It might be well-worn cliché but as I poked my last 45 cents into a Good Samaritans collection tin recently I suddenly realised a personal measure of joy I’d not noticed in a while. There was something in the smile of the person collecting my measly sum that made the transaction special.
And as I walked into the shopping mall I continued to be intrigued by this moment’s interaction—there was something mysteriously spiritual about it.
I thought about this transaction of love—a thing of so much more worth than every charity dollar, though perhaps not as tangible.
I find that when I pass up the chance to be kind and generous I often walk away loathing myself—at a deeper than conscious level. This then sort of contributes to my ‘miserability quotient.’ Yet, when I instinctively feel generous and give all I have it brings this spiritual magic into my heart, certainly as gauged by my interaction with the Good Samaritans collector.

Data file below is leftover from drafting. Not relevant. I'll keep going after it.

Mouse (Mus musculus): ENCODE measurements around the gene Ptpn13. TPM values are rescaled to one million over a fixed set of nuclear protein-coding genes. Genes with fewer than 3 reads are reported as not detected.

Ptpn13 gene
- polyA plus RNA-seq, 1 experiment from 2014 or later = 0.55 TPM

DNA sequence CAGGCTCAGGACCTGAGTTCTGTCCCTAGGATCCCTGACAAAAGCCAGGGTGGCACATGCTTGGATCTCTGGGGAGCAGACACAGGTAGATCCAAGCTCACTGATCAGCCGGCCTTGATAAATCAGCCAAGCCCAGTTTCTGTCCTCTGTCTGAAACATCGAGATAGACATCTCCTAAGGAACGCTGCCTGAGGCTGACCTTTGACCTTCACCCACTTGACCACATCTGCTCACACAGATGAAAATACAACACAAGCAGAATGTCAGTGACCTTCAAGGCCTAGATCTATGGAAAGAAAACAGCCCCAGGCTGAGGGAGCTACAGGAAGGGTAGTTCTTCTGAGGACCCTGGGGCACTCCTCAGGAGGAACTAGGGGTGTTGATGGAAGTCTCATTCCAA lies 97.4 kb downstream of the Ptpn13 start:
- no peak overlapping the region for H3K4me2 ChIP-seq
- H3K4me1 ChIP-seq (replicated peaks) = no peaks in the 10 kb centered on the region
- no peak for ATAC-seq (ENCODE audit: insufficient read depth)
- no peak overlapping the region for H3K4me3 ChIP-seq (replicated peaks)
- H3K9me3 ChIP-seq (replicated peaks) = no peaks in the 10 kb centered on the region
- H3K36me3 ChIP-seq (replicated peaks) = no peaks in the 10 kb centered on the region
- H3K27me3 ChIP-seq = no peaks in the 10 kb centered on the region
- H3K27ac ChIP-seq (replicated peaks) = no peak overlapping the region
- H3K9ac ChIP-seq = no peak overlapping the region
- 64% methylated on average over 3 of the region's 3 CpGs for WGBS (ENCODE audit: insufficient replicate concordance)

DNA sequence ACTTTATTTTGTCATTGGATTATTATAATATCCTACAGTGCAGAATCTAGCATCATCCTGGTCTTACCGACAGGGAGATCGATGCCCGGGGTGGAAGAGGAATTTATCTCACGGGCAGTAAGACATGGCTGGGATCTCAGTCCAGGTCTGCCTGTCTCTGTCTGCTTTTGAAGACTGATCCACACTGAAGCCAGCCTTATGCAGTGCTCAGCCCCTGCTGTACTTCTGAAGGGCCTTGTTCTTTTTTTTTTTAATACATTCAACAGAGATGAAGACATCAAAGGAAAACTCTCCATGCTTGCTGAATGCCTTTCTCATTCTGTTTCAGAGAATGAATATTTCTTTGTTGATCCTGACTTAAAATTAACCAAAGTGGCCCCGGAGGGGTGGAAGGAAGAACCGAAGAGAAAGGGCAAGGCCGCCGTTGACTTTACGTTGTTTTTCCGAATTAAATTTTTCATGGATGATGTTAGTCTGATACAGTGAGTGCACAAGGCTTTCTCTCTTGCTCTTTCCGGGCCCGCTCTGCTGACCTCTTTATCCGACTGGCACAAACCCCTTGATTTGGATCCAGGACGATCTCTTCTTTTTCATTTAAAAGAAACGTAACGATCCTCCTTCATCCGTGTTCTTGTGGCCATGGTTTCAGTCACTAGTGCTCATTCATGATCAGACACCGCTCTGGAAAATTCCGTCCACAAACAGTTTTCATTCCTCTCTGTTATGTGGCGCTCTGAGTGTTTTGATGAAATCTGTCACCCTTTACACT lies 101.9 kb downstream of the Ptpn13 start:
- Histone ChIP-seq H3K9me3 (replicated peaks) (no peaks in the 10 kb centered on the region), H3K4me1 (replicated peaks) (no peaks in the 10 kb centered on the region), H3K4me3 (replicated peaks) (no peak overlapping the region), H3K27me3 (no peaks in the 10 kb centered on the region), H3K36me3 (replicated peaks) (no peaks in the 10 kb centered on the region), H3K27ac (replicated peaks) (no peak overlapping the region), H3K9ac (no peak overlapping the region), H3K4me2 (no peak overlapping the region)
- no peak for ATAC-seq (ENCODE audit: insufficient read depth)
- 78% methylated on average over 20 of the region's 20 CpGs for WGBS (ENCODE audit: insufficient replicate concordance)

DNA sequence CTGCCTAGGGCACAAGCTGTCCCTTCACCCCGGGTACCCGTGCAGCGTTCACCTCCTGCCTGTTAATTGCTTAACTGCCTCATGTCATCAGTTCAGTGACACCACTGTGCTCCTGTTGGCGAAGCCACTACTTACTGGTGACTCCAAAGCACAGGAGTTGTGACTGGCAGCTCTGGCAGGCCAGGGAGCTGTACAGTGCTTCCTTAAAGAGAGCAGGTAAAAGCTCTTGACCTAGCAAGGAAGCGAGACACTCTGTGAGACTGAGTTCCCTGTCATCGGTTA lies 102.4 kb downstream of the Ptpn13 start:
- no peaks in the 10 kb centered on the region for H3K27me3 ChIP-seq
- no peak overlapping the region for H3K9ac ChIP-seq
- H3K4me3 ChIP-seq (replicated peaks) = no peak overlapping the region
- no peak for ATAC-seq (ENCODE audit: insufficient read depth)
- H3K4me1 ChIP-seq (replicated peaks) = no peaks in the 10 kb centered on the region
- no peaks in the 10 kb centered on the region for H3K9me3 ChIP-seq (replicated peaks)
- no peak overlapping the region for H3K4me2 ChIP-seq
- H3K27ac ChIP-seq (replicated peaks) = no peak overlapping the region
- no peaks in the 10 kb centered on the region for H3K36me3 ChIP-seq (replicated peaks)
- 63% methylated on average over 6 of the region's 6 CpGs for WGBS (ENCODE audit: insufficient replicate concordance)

Then, later, I reflected again. There was something that I’d missed in my initial reflecting over this earlier moment. As I hurriedly shoved those 45 cents (in five and ten cent pieces) into the tin, one of those five cent pieces dropped at the collector’s feet. We both instinctively bent down to grab the errant coin, but the collector let me get it. I actually felt even more generous for having saved him from the effort bending down himself. And he, as a result, seemed doubly grateful.
This very little event had a big impact on me. It helped me realise that charity does indeed begin at home, with our neighbours and friends, as well as our family.
“Home,” after all, is a place amongst everyone we live with. We have a much broader familial context. It’s beyond choice. Our home—charity-wise—is planet earth. And any act of giving cuts it, and especially when we give to those who’re truly grateful.
© 2009 S. J. Wickham.